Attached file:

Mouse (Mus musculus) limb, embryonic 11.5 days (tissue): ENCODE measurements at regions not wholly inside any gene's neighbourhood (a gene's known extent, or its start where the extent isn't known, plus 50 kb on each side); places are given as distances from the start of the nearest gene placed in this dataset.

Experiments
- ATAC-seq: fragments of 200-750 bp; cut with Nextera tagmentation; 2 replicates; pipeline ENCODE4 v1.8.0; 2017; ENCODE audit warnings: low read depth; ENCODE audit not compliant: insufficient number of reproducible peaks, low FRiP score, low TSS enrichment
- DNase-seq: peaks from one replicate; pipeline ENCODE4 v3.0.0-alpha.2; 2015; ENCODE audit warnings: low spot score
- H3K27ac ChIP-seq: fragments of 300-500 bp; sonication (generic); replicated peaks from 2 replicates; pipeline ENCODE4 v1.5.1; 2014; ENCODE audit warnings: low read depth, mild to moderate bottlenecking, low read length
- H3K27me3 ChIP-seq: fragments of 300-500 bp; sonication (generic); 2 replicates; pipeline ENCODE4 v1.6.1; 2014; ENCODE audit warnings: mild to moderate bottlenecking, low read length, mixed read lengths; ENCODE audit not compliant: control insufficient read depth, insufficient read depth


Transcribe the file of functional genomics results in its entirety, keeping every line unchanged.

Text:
Mouse (Mus musculus) limb, embryonic 11.5 days (tissue): ENCODE measurements at regions not wholly inside any gene's neighbourhood (a gene's known extent, or its start where the extent isn't known, plus 50 kb on each side); places are given as distances from the start of the nearest gene placed in this dataset.

Experiments
- ATAC-seq: fragments of 200-750 bp; cut with Nextera tagmentation; 2 replicates; pipeline ENCODE4 v1.8.0; 2017; ENCODE audit warnings: low read depth; ENCODE audit not compliant: insufficient number of reproducible peaks, low FRiP score, low TSS enrichment
- DNase-seq: peaks from one replicate; pipeline ENCODE4 v3.0.0-alpha.2; 2015; ENCODE audit warnings: low spot score
- H3K27ac ChIP-seq: fragments of 300-500 bp; sonication (generic); replicated peaks from 2 replicates; pipeline ENCODE4 v1.5.1; 2014; ENCODE audit warnings: low read depth, mild to moderate bottlenecking, low read length
- H3K27me3 ChIP-seq: fragments of 300-500 bp; sonication (generic); 2 replicates; pipeline ENCODE4 v1.6.1; 2014; ENCODE audit warnings: mild to moderate bottlenecking, low read length, mixed read lengths; ENCODE audit not compliant: control insufficient read depth, insufficient read depth